Choroideremia is a rare blinding disease resulting from progressive retinal degeneration due to loss-of-function mutations in the gene CHM. Previously, little had been known about the cellular mechanisms underlying choroideremia owing to the limited resolution of current clinically available imaging techniques.
Now, NEI researchers have used advanced multimodal imaging to investigate cellular changes in the living human eye. They found that all subjects with pathogenic mutations in the CHM gene had subclinical structural changes in the retina and widespread enlarged retinal pigment epithelial (RPE) cells.1
“Using adaptive optics [AO], we were able to show that RPE cells were dramatically enlarged in choroideremia,” said Johnny Tam, PhD, at the NEI. “Our study supports the notion that we should start thinking about choroideremia as an RPE-driven disease. When developing treatments for this disease, we should monitor the RPE layer before and after treatment, as this seems to be the most affected layer.”
DISRUPTION. NEI scientists visualized the RPE cell mosaic in the living human eye. Here, fluorescence imaging shows how cells are disrupted in choroideremia.
Multimodal imaging approach. AO allows researchers to “image in vivo at the cellular level, providing a higher clarity and resolution than current clinical imaging technologies,” Dr. Tam said. Although it is not a new technology, “it has not made its way into routine clinical care because it is a complex technology to deploy.”
In their multimodal approach, the NEI team used AO in concert with OCT and with indocyanine green (ICG) to assess the photoreceptor, RPE, and choriocapillaris layers at the cellular level.
The researchers also introduced a strategy for detecting enlarged RPE cells using conventional ophthalmic imaging instrumentation without AO. In this part of their study, late-phase ICG using routine scanning laser ophthalmoscopy revealed retinal structural changes similar to those seen with multimodal imaging, Dr. Tan said.
A structural surprise. In choroideremia, CHM mutations show an X-linked inheritance pattern. However, in this study, subclinical, widespread enlarged RPE cells were present not only in affected males but also in female carriers who carry only one chromosome with an altered CHM gene and do not show clinically significant vision impairment. This finding “was very surprising and unexpected,” Dr. Tam noted.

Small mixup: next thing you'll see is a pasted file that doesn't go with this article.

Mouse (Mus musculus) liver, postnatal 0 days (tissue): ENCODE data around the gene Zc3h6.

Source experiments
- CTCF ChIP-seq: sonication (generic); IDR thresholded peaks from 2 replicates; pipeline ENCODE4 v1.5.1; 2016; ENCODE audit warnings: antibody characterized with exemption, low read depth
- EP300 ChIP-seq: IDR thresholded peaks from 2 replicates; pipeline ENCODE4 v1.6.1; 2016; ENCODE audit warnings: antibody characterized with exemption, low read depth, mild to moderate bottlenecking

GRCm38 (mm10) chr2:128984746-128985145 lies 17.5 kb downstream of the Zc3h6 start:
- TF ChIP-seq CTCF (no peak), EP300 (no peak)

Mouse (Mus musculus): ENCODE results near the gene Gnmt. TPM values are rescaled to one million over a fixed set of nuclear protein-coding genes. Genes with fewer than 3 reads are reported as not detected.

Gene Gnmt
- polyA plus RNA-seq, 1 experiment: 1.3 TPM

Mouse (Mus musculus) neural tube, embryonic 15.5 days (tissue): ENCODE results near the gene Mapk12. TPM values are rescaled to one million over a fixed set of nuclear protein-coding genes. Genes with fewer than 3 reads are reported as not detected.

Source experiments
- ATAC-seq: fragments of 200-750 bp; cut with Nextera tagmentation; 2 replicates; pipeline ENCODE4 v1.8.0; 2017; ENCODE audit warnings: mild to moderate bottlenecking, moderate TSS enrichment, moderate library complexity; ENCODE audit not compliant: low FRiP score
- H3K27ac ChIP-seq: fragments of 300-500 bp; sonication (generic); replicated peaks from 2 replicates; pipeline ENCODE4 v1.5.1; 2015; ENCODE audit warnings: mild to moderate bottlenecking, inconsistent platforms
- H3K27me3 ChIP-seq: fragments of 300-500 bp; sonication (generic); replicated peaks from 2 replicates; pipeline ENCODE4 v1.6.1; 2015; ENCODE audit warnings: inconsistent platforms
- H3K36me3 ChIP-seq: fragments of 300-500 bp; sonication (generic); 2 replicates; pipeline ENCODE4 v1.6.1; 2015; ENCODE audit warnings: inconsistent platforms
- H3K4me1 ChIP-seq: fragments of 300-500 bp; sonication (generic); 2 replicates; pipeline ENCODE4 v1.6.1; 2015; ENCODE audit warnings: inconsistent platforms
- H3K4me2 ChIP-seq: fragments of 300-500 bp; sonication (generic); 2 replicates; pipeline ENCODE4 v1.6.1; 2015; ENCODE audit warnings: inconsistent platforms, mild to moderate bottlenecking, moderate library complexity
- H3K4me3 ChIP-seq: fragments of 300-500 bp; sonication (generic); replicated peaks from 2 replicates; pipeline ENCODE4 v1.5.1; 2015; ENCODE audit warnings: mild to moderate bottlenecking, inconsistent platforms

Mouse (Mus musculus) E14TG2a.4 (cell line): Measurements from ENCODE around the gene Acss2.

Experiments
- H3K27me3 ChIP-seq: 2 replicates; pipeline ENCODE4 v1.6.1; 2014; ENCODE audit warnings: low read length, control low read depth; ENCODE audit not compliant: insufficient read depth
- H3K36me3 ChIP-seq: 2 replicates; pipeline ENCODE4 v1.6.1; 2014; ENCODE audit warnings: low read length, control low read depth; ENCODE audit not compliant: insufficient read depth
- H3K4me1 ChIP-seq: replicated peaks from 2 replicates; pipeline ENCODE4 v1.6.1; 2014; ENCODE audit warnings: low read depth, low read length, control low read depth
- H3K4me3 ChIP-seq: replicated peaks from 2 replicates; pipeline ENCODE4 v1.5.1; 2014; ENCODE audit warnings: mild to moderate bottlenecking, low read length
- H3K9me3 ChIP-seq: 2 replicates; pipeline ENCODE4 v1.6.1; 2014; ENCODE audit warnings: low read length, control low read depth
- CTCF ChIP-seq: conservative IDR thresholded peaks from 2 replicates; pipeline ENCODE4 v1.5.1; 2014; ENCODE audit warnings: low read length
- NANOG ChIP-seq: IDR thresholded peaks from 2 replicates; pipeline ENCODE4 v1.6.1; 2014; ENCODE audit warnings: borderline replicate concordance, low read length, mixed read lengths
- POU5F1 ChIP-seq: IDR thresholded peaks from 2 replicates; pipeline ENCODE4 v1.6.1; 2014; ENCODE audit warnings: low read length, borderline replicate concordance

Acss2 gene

With regard to the RPE cells, disruptions to the RPE layer in the fovea were greater than those in the photoreceptor or choriocapillaris layers. The research team was also able to show that some photoreceptors were fluorescently labeled, even though they were “structurally and functionally normal.” This finding suggests that the integrity of the RPE blood barrier may be disrupted in choroideremia, which “allows some of the dye to get through and label the photoreceptors,” Dr. Tam said.
Unanswered questions. What happens to enlarged RPE cells? “We would like to longitudinally follow enlarged RPE cells to see what happens to them throughout the natural course of the disease as well as during treatment,” Dr. Tam said.
Bigger picture. “Until now, widespread changes in RPE cells were not easily detected using clinical imaging tools,” Dr. Tam said. “Finding that RPE cells can be so dramatically affected changes the way we view choroideremia and other diseases that impact the RPE layer.”
—Christos Evangelou, PhD
1 Aguilera N et al. Commun Biol. 2022;5(1):893.
Relevant financial disclosures: Dr. Tam—None.
For full disclosures and the disclosure key, see below.
Full Financial Disclosures
Dr. Demirci Aura Bioscience: C; Castle Bioscience: C.
Dr. Moghimi NEI/NIH: S.
Dr. Roth NIH: S.
Dr. Tam None.
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